The frequent but not oppressive use of strings has nods to The Beatles, Nick Drake and, most delightfully, the sonic palette of ‘Sea Change’ by Beck. Such augmentation can so often be used as a dreary shortcut for emotional heft, but here the strings seem to ache and swoon like backing vocalists, an essential part of the songs and their impact. The spaciously lavish ‘Sequins’ sweeps and ripples around, appearing to offer release and optimism. It strikes a triumphant note of “winning the years” but listen closely and it appears to be coming from the perspective of someone in a coma. The concluding lines “when I finally die, put sequins on my eyes” will move the initial joy to a curiously consuming sympathy.

The weary resignation of ‘Monday Morning’ takes a well-worn trope and manages to capture the gentle futility of wishing the days away and wondering what difference it all makes anyway. The naggingly hummable chorus gives way to a middle eight of da-da-da-da-da-da-da-ing that offers velvety respite from the humdrum horrors of the working week. Another moment of emotional connection comes with a slight wail near the end of ‘Darkness Light’. The lyric in the chorus “sometimes there are shadows that I have to fight, you can make the darkness bright,” is delivered several times, each repetition of the word ‘shadows’ getting slightly more feverish until its final appearance seems to rise out of the line and attack the shadows for their hold on people. It’s a stunning song, which seems hopeful, resilient but bearing the scars of the fight. It is one of three here crafted in conjunction with Ed Harcourt, who also lends his voice to ‘Morning Twilight’.

‘Picture Book’ opens in blunt fashion which will floor you, Williams’ voice seeming to be summoned deep from within as she quietly, slowly intones “I’ve heard people say they like me and then laugh when I fail.” The mood soon lifts as the songs goes on to explore what people are really like below the way they project themselves, the picture book coming to represent the person within. The reflections on humanity and how we deal with our challenges that run throughout this album make it such an easy collection to keep returning to, always something else to pick up on or identify with.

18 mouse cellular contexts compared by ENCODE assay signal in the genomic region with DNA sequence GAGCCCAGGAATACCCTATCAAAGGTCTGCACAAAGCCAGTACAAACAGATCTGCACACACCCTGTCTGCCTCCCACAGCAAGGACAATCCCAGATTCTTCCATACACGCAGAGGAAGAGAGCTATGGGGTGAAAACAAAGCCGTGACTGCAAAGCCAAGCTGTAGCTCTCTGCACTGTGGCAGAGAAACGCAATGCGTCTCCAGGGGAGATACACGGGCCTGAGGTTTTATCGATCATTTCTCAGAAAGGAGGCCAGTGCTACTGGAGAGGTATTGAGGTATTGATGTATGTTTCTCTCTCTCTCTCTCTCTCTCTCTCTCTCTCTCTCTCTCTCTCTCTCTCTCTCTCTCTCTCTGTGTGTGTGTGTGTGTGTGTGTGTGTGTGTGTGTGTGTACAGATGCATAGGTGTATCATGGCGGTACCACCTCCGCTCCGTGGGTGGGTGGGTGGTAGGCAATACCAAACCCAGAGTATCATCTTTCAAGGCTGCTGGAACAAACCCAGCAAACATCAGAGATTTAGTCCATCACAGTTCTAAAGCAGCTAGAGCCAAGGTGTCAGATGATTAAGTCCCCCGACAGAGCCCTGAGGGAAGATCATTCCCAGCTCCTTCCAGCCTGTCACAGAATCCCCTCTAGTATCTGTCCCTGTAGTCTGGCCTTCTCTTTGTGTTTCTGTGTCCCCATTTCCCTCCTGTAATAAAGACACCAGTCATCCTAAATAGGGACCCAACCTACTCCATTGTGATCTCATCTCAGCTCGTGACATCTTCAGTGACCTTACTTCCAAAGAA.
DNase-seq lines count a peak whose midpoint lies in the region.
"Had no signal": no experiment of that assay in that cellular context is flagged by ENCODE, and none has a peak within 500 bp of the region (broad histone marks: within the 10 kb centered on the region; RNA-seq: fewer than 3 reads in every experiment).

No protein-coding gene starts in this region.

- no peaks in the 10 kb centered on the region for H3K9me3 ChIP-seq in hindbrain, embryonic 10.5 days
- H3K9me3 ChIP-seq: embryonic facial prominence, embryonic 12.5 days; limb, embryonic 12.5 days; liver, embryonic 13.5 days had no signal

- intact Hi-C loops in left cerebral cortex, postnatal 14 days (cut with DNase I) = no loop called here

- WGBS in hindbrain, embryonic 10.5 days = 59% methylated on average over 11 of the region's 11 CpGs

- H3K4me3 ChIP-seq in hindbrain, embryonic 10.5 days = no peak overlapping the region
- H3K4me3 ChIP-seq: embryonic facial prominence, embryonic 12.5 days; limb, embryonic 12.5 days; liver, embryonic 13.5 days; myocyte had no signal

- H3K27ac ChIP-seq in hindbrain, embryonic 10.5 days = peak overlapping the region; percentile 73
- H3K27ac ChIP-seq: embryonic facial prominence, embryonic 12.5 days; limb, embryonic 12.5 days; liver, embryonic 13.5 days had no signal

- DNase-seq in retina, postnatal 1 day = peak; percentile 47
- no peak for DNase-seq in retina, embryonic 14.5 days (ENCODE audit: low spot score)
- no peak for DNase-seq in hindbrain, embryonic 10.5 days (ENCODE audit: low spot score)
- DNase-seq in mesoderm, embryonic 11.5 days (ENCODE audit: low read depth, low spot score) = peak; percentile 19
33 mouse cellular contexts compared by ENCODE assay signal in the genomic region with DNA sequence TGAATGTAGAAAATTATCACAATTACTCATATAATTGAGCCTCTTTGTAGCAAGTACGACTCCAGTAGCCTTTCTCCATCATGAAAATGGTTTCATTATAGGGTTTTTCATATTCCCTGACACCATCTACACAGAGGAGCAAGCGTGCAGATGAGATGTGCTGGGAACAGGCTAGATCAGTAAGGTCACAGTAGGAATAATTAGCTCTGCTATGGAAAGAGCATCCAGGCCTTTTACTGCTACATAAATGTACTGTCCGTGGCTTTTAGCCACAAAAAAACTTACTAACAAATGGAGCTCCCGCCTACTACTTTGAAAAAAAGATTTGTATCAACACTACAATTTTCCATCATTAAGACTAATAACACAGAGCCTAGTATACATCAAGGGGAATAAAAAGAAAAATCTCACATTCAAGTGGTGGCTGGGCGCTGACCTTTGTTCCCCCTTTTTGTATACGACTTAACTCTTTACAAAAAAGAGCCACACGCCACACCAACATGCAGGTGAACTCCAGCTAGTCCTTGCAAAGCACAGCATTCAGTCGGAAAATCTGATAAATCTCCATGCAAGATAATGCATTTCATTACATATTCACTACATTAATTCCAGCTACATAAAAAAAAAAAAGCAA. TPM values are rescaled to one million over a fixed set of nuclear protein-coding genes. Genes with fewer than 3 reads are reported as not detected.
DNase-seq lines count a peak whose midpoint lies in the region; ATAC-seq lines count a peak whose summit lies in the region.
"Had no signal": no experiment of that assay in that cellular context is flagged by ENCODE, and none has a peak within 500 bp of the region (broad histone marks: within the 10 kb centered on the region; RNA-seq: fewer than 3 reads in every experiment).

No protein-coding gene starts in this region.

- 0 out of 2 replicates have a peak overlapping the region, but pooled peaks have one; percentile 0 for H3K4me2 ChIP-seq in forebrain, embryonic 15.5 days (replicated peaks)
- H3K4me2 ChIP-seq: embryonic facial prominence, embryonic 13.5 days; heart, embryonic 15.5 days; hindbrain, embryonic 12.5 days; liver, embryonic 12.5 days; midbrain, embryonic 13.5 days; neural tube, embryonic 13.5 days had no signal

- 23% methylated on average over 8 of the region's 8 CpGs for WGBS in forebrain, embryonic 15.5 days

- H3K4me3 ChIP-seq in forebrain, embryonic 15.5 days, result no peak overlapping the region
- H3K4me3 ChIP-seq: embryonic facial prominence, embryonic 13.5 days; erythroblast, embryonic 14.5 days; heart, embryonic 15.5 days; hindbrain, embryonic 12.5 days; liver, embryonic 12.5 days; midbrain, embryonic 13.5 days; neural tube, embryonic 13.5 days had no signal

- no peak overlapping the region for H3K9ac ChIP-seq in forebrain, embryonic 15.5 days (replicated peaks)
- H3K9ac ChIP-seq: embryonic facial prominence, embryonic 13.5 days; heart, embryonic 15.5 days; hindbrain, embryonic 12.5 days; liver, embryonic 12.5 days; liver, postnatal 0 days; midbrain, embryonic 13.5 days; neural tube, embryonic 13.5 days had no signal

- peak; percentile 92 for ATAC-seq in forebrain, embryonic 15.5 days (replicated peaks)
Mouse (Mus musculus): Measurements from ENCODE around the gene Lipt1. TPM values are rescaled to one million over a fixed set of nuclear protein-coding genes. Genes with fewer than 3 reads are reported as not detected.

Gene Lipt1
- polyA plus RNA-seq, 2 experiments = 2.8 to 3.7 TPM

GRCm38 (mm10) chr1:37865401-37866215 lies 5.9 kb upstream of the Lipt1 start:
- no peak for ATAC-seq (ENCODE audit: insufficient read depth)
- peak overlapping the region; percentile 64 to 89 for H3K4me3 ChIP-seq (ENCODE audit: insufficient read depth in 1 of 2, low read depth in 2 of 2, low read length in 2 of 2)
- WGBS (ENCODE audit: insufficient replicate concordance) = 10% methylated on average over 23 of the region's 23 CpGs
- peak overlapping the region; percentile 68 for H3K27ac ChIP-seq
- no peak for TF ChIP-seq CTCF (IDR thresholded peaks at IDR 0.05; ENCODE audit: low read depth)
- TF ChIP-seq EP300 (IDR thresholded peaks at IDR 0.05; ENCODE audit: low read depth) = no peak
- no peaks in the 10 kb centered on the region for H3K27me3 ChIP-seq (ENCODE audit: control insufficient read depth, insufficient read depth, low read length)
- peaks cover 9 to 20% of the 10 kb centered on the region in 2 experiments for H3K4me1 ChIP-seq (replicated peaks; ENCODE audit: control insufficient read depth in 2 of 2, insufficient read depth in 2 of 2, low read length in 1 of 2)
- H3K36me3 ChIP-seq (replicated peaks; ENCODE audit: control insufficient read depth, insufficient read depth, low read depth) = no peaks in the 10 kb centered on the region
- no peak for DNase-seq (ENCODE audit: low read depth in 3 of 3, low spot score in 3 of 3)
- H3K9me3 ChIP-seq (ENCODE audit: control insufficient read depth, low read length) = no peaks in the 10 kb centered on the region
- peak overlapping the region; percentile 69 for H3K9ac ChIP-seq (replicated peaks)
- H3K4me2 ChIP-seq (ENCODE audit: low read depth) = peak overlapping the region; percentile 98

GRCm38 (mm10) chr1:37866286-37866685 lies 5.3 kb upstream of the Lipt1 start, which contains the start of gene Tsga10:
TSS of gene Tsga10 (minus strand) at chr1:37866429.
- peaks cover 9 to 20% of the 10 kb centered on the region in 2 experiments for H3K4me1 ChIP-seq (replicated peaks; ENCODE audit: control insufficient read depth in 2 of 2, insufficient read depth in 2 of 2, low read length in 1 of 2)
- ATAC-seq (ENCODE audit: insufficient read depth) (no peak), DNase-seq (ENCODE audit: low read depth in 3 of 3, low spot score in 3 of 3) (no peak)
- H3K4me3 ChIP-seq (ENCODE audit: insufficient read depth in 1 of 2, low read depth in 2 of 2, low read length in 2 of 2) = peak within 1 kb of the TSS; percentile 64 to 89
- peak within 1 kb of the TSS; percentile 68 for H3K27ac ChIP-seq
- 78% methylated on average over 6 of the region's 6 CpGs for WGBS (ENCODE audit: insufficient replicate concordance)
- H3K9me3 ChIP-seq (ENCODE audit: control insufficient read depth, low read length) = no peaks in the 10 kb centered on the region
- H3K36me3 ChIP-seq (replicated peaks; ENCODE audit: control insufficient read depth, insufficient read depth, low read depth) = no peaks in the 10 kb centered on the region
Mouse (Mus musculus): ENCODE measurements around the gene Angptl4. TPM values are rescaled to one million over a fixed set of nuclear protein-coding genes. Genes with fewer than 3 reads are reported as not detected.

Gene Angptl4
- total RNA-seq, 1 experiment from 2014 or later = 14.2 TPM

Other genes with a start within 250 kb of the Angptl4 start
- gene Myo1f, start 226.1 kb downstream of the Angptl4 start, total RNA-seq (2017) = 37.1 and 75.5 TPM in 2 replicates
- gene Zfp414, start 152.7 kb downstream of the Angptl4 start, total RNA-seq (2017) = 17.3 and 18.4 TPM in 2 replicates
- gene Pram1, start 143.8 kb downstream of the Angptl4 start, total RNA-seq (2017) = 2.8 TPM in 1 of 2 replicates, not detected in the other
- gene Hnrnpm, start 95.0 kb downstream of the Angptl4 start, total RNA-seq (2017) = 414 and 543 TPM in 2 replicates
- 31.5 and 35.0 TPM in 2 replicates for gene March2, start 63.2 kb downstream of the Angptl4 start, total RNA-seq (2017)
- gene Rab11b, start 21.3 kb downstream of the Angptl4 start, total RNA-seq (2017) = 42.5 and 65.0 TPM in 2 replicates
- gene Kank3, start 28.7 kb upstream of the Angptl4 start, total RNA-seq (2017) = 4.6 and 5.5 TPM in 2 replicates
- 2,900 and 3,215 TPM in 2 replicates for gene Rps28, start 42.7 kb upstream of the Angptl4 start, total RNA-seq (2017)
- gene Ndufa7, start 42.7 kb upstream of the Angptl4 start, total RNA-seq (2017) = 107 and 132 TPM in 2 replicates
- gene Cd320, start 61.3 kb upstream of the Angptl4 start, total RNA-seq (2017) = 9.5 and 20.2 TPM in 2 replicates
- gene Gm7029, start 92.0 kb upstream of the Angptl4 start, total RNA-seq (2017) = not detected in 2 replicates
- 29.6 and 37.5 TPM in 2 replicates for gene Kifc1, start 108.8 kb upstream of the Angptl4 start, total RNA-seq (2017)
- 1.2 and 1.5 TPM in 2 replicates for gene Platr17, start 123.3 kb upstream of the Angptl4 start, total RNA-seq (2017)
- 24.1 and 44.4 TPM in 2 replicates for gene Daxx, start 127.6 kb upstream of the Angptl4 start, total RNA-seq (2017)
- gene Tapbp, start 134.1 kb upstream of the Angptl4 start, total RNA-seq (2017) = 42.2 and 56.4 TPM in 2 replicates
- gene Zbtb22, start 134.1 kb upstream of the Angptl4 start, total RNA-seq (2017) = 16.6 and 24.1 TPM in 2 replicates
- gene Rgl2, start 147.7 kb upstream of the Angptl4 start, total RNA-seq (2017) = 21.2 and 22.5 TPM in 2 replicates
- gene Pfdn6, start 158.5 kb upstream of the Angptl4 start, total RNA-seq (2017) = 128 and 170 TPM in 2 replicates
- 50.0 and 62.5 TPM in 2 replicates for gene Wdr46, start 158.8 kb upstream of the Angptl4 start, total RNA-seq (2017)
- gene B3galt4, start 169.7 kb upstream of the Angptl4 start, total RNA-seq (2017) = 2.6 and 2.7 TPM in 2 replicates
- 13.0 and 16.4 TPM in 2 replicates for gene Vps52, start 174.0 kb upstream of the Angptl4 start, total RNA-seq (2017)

It continues to baffle me that this record wasn’t shouted about from all corners, receiving minimal coverage and barely registering in any of the end of year lists. Quite how magazines like Mojo and Uncut aren’t raving about what is, perhaps, the most classicist pop album of 2013, I’ll never know. Williams herself has spoken in several interviews about how she feels this is her best record, despite doubting her own releases in the past. And rightly so, as this is a collection of songs spared of filler, lacking a weak link and one which given a different set of circumstances would be selling several million copies.

Dancing About Architecture

Thought I might start posting up my reviews after they’ve long since been digested in print. This is partly for vanity and partly for the purpose of sharing what I (largely) believe to be some decent writing. I’ll begin with this post containing my shorter reviews from the January and February issues of Clash. I’ve already posted up my Tindersticks piece which originally appeared in the January issue. The rest are all below for your perusal. Thought for a second I was having another Green DayAmerican Idiot’ moment with the Marina and the Diamonds album, but a few reviews have appeared recently with a similar view to mine, so I’m not looking too renegade anymore for simply pointing out that it’s over-produced and too polished. It is, by the way. One last thing, the rating system is their requirement not mine and, occasionally, what appears hear may not match what appeared in print. I’ve had a few scores subbed down a point in the past and I’m sure it’ll happen again in the future.

Let’s get on with it then, shall we?


Jan Clash